Wednesday, July 15, 2015

[gaming] Solo play rules

+Sophia Brandt posted something over on her excellent blog today and it suddenly inspired me to pick up some dice. You can read her post here. She was inspired by a few posts from others, notably one that I have seen before, the Tiny Solitary Soldiers' Solo Engine

I decided I liked both their ideas and opted to meld them together into one. I did not change much so most of the credit should go to them for what follows.

Step One:
Stat up your Hero, Declare your setting.
This is a short description of where the Hero is and what's happening.

Describe your character in 3 sentences or more. Make a list of his strengths & weaknesses. You have 3 tokens. They represent both your mental as well as your physical health. When you are down to zero tokens in a conflict, you lose. What that means depends on the type of conflict and your setting description. It might be getting knocked out, having a mental break-down, getting captured, dying, etc.

Step Two:
Scene Goal

At this time you should also come up with a Scene Goal for the Hero... This will determine when the scene is over (whether they achieved or failed at the goal).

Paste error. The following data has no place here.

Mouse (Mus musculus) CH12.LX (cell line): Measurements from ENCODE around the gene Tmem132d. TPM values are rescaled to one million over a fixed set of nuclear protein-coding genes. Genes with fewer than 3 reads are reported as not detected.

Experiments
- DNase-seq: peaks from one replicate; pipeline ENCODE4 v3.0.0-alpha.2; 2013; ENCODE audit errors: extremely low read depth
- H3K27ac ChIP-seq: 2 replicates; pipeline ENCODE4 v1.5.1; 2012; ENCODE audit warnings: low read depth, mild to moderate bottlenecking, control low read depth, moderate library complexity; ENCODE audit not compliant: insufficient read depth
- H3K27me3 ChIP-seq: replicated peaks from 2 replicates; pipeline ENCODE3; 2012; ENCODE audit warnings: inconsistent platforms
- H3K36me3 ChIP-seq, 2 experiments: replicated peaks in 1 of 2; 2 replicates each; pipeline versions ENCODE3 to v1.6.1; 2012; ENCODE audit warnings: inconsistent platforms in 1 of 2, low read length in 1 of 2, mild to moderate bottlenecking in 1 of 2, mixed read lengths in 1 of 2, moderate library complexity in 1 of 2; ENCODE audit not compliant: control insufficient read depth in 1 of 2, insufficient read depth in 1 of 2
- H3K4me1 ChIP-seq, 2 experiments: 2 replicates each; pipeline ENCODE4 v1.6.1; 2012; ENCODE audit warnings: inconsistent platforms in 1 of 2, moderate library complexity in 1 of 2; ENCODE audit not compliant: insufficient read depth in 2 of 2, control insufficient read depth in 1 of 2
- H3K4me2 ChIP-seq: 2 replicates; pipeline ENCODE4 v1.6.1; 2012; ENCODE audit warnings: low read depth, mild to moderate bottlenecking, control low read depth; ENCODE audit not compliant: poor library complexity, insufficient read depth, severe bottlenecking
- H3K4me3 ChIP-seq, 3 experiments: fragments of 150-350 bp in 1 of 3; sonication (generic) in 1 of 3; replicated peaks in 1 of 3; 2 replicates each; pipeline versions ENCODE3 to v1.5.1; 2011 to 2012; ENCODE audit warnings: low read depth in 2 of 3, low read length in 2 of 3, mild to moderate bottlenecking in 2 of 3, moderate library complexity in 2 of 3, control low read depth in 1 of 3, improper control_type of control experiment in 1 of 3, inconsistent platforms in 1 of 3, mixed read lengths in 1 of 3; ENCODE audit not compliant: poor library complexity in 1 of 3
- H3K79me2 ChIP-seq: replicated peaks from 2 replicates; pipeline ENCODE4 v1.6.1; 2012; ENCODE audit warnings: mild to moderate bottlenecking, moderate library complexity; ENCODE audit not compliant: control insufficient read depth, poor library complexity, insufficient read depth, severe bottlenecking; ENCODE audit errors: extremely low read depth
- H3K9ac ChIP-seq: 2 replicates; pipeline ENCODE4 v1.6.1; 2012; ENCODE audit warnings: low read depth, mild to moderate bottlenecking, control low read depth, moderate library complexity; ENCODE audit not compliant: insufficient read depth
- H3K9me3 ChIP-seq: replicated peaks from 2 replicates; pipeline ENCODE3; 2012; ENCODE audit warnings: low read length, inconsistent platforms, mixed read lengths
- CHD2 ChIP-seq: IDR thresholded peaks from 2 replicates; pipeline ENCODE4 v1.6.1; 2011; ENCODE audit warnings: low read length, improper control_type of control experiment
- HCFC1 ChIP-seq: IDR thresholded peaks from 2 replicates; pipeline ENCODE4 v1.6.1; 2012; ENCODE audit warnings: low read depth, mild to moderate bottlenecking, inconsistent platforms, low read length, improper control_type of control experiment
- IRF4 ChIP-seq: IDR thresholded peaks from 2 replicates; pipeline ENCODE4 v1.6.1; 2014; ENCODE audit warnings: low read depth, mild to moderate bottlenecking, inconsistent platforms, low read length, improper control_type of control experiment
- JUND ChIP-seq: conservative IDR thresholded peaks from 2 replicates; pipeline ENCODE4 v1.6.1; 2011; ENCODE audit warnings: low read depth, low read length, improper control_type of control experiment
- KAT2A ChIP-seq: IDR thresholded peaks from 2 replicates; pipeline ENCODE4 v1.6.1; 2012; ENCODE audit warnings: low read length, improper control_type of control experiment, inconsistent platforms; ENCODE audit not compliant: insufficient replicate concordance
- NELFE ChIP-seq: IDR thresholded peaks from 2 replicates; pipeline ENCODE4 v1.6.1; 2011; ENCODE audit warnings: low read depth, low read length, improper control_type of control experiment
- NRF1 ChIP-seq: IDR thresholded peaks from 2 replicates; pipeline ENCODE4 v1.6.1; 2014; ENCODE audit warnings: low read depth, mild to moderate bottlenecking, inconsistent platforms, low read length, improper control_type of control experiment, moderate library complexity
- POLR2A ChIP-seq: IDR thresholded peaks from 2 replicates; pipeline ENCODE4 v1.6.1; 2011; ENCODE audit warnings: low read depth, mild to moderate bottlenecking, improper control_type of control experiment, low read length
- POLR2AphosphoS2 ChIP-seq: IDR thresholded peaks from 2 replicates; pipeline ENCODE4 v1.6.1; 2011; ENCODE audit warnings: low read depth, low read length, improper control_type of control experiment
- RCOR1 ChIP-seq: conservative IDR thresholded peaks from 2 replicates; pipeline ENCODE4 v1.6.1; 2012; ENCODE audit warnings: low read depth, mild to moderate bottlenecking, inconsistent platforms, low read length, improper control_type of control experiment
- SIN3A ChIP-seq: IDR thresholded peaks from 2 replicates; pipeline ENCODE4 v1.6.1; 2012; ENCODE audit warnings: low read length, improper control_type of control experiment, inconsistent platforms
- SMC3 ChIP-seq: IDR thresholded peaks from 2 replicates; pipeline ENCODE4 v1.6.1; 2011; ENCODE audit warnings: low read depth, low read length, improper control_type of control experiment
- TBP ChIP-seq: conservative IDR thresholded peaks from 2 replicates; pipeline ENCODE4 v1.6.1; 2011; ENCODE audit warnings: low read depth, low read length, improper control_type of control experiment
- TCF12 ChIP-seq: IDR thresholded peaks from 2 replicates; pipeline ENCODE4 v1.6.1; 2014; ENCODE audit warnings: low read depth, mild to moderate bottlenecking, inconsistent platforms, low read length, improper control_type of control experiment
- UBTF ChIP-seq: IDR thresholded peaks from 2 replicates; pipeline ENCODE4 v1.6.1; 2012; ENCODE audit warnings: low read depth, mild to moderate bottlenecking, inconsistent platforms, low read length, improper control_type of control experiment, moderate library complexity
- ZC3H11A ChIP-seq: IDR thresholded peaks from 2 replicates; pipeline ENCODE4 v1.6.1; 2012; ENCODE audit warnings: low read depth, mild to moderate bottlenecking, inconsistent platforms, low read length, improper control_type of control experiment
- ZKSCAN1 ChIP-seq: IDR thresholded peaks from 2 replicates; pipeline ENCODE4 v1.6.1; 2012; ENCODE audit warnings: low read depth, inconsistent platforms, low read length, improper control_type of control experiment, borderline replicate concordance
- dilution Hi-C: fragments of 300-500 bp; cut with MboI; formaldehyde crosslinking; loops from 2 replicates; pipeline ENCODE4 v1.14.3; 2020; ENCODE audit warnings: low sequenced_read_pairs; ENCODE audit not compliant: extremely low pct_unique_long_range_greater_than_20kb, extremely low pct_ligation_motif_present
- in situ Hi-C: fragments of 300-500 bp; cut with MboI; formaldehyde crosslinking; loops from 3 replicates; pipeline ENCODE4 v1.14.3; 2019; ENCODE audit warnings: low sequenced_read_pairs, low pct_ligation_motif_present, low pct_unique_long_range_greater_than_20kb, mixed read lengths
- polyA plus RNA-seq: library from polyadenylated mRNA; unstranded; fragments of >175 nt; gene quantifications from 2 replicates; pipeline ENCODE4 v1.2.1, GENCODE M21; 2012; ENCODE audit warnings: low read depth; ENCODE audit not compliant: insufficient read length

Step Three:
Begin asking questions!

A question can be either an Inquiry or an Action outcome. Questions must be in a yes/no answerable format.

For each question, roll 2d6 and read the following result (If your Hero has a significant advantage, roll a third d6 along with it and choose the result. If a significant disadvantage, roll the third D6 but take the worst result for the hero):
5 or less:
odd: No, but… (you don’t’ get what you want, but there is something positive)
even: No, and… (you don’t’ get what you want and something bad happens, too)
6: Not yet, not until… (the GM will tell you what you need to do in order to achieve your intention)
7-9: Yes, but… (you get what you want but at a cost)
10: Yes (you get what you want)
11-12: Yes, and… (you get what you want and there’s an extra benefit)